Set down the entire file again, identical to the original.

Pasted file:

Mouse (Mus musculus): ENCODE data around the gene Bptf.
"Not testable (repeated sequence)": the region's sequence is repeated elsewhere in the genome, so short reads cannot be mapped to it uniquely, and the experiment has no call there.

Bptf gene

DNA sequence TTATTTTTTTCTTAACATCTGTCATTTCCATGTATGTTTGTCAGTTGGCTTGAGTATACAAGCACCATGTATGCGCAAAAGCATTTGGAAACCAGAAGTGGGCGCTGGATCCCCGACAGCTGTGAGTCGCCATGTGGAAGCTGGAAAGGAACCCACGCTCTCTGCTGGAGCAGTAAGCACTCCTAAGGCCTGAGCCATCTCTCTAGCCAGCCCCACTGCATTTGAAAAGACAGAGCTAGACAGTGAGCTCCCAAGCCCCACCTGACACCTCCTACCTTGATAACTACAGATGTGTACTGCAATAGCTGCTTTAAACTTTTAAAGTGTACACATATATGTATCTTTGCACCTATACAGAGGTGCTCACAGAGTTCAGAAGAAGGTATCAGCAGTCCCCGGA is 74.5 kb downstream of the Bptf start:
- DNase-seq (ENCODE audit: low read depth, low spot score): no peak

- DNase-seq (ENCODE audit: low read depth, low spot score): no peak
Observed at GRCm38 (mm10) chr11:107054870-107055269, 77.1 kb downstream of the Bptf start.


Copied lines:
Mouse (Mus musculus): ENCODE data around the gene Bptf.
"Not testable (repeated sequence)": the region's sequence is repeated elsewhere in the genome, so short reads cannot be mapped to it uniquely, and the experiment has no call there.

Bptf gene

DNA sequence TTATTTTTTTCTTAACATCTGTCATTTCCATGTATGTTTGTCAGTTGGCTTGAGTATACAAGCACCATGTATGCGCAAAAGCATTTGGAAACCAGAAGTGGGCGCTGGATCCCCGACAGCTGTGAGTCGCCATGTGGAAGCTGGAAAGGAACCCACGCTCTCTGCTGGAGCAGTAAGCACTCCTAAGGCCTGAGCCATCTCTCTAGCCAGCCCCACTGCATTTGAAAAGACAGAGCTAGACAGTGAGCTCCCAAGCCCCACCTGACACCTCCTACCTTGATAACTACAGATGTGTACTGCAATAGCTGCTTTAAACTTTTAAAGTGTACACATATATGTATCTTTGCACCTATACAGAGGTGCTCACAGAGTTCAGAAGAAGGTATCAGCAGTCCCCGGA is 74.5 kb downstream of the Bptf start:
- DNase-seq (ENCODE audit: low read depth, low spot score): no peak

- DNase-seq (ENCODE audit: low read depth, low spot score): no peak
Observed at GRCm38 (mm10) chr11:107054870-107055269, 77.1 kb downstream of the Bptf start.